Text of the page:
Investment Insider: Investing in China is a waiting game

Ignoring the country's stock market could be an expensive mistake
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The Independent Online

Sometimes you can be in the wrong place at just the wrong time.

Consider, for example, investors who jumped into the Chinese market in 2007. That was probably the worst time to invest in Chinese equities.

At the time, the Shanghai Stock Exchange Composite Index was hovering around 6,000 points. Today, the index is a smidgen above 2,000 points, which means that investors would have lost around two-thirds of their investment.

However, early entrants into the Chinese market have not done too badly. Someone who invested in China 20 years ago, when the index was around 900 points, would have seen their investment more than double. That equates to a return of around 4 per cent a year before dividends are included.

Chinese shares do not look expensive when compared to other markets. That said, much depends on the ability of the Chinese government to move its economy from one that is heavily dependent on exports to one that will eventually be driven by consumer spending.

It should be said that many developed economies such as ours in the UK and America are predominantly consumer driven. China wants its economy to be more like those of developed economies too, because future growth should then be more predictable.

China's economy is going in the right direction and it is something that we investors should embrace. The prospect of more than one billion consumers with disposable income can significantly improve the performance of companies that are exposed to it. It is for that reason that many UK companies have already laid foundations in the Middle Kingdom. They include many London-listed businesses such as Burberry, Unilever, GlaxoSmithKline and HSBC. Investing in those companies should provide some exposure to China for most investors.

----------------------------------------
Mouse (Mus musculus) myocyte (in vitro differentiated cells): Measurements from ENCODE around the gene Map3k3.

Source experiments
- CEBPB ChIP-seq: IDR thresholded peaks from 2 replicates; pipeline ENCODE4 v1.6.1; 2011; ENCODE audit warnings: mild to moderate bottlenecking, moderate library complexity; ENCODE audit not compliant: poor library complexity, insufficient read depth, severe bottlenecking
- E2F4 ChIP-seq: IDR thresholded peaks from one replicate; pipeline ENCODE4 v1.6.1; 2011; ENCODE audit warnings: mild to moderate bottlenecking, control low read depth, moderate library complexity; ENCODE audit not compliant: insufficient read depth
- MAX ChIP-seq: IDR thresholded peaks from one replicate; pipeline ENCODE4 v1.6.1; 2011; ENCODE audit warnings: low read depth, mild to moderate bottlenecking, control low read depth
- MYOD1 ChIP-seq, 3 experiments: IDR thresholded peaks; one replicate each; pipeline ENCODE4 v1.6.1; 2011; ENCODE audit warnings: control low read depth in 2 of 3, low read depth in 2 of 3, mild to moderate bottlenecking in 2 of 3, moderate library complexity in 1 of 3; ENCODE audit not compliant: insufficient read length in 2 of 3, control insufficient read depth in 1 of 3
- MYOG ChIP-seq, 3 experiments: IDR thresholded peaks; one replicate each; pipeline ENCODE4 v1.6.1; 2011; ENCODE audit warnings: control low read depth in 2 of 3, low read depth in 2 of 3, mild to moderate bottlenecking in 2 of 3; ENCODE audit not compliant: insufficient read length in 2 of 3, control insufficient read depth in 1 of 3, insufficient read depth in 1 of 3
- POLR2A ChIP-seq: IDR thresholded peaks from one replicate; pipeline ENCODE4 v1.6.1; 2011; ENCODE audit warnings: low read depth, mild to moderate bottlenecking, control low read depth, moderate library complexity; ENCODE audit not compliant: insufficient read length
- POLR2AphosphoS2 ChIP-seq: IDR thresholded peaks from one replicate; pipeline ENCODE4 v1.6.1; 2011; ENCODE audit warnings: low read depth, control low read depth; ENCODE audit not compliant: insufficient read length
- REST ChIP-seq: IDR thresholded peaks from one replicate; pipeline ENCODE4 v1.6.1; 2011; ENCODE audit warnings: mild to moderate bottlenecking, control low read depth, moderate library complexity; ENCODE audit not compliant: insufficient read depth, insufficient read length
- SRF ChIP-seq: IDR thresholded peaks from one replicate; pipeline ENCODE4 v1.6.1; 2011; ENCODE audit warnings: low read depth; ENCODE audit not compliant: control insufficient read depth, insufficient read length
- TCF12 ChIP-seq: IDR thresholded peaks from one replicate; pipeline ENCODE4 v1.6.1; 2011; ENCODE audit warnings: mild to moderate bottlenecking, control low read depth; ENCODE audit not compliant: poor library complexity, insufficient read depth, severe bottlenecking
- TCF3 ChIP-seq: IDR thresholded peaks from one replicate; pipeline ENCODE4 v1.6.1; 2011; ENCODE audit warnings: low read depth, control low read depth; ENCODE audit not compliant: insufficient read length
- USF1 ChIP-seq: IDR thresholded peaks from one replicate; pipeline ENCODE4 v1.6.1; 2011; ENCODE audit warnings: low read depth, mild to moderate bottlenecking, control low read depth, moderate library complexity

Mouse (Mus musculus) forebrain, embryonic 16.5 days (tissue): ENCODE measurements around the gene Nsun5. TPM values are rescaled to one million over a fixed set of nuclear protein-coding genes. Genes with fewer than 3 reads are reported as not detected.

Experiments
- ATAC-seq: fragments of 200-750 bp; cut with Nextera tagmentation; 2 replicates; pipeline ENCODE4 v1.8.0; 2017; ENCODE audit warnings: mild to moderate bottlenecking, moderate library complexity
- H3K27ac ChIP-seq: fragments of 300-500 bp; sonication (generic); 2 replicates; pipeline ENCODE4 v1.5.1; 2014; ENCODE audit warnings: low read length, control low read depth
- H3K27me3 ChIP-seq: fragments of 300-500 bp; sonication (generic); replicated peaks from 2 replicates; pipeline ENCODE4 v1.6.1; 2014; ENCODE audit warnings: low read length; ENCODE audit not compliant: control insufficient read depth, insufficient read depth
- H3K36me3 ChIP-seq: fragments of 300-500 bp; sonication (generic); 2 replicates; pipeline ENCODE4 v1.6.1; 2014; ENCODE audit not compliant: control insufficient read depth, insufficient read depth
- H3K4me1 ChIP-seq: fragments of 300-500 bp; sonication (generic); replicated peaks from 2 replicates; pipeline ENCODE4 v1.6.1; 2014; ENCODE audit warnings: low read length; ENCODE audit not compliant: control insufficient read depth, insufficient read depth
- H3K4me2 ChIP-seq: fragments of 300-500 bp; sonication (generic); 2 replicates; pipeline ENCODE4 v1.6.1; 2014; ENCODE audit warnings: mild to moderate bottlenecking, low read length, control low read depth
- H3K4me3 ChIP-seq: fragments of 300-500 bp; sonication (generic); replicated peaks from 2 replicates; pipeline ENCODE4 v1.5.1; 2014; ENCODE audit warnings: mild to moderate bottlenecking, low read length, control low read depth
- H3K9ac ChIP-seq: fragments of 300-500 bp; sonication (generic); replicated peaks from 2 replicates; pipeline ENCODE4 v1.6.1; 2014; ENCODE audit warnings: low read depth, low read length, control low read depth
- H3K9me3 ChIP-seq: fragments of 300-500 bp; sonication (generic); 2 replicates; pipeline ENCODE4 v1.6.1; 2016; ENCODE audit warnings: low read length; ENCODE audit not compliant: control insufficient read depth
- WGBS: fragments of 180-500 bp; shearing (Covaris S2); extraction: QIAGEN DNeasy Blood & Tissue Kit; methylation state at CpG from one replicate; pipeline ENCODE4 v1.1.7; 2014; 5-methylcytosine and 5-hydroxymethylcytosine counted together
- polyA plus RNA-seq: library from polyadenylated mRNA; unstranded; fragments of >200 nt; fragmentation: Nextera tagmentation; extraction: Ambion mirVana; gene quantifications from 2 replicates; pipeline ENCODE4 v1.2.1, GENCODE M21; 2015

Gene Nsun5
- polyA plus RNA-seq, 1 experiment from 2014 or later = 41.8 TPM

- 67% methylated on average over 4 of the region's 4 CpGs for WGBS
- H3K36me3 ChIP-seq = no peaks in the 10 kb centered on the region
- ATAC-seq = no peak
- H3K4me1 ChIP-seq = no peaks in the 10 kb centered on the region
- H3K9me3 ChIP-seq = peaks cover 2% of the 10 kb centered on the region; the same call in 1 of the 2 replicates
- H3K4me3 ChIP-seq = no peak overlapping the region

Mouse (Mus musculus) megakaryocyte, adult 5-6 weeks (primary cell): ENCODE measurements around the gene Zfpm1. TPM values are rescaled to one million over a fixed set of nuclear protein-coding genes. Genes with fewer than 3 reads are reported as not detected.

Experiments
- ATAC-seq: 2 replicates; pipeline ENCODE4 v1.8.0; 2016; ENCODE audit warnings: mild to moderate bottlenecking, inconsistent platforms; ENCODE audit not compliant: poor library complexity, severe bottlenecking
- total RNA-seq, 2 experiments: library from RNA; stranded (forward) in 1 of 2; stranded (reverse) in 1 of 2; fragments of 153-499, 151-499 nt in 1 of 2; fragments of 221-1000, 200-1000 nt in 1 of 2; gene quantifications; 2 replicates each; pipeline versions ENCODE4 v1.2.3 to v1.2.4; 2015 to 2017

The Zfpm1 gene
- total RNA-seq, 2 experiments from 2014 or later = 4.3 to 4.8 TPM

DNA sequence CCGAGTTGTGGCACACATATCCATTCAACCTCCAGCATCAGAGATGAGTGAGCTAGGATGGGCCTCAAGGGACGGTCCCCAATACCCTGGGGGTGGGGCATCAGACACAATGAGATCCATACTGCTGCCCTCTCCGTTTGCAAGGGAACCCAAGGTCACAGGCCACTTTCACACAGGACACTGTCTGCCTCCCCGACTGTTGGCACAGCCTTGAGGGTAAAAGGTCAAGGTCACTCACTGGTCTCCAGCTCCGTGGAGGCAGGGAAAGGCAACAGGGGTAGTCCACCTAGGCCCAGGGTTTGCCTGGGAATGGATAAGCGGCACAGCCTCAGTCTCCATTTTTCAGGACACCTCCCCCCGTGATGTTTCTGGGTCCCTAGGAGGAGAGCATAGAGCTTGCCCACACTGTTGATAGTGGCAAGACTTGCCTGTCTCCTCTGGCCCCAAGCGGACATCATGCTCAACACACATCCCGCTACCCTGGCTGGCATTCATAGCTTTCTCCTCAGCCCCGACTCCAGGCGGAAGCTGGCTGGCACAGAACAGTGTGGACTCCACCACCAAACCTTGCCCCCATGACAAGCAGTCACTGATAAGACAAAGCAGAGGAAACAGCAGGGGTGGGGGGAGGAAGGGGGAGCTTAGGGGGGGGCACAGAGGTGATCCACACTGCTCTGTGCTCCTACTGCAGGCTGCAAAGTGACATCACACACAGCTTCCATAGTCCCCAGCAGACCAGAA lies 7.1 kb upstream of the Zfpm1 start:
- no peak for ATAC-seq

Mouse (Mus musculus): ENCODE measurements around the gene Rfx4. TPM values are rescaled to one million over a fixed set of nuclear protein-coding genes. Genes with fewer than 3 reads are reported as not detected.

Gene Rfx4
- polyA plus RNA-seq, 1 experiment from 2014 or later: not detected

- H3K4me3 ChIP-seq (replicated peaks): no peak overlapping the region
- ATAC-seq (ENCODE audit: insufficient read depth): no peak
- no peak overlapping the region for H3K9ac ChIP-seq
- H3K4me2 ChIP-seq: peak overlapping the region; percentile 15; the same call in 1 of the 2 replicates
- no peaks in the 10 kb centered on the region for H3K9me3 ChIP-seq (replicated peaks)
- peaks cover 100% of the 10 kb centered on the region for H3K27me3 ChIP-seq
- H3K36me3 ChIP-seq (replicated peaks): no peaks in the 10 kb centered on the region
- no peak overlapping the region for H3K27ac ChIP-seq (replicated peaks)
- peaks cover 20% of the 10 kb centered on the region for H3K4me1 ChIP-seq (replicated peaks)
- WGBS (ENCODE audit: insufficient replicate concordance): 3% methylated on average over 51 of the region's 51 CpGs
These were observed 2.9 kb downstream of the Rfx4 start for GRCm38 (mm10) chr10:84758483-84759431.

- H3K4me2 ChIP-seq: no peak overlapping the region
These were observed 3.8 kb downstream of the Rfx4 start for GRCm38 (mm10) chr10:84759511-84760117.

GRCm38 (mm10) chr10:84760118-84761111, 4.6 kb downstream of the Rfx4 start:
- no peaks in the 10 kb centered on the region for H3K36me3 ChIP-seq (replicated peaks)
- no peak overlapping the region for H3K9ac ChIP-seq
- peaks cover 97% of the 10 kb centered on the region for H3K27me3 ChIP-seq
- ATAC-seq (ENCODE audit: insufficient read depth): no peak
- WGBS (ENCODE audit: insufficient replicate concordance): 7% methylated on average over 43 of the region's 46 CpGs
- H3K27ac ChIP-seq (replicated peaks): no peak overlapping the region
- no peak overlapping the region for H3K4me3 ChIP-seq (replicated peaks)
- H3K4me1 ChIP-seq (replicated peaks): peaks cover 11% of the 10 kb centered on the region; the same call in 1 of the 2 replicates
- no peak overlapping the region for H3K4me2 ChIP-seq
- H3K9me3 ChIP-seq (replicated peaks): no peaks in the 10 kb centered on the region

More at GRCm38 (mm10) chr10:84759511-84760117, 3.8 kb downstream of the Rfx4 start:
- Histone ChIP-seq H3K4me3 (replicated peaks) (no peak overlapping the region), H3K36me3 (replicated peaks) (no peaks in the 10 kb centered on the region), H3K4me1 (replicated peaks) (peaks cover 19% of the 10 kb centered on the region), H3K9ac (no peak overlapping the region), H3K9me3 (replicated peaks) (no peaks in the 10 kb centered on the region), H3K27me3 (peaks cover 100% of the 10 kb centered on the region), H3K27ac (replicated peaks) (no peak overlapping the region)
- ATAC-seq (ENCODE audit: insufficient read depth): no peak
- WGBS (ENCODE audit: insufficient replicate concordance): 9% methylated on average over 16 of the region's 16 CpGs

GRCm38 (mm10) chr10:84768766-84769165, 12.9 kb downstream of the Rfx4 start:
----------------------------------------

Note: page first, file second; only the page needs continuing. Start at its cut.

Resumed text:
Investors looking for more exposure may want to consider Exchange Trade Funds such as the iShare FTSE/Xinhua China 25. The ETF, which invests in Hong Kong-listed Red Chips and H shares, can be easily bought and sold inexpensively like shares. They can be included in an individual savings account or self-invested personal pension, which will protect any investment gains from tax.

Meanwhile, investors with brokers connected to overseas markets could also look at the many Chinese companies quoted on the Hong Kong, Singapore and US exchanges.

It is hard to ignore the growing band of Chinese consumers. They have already propelled Lenovo into becoming the biggest computer maker in the world.

Elsewhere, BYD, which counts Warren Buffett as one of its investors, has pushed its electric vehicles into the West Coast of America. In the meantime, Chinese carmaker Geely owns the London taxi manufacturer Manganese Bronze.

A question mark still hangs over the ability of the Chinese government to restructure its economy. According to the World Bank, household consumption in China accounts for only a third of its economy a present. By comparison consumers account for around two-thirds of the US economy.

But if China can shift the balance of its economy successfully, then ignoring its stock market could be an expensive mistake.

It will take time for China to make the transition, but investing in China is a waiting game.

David Kuo is director of

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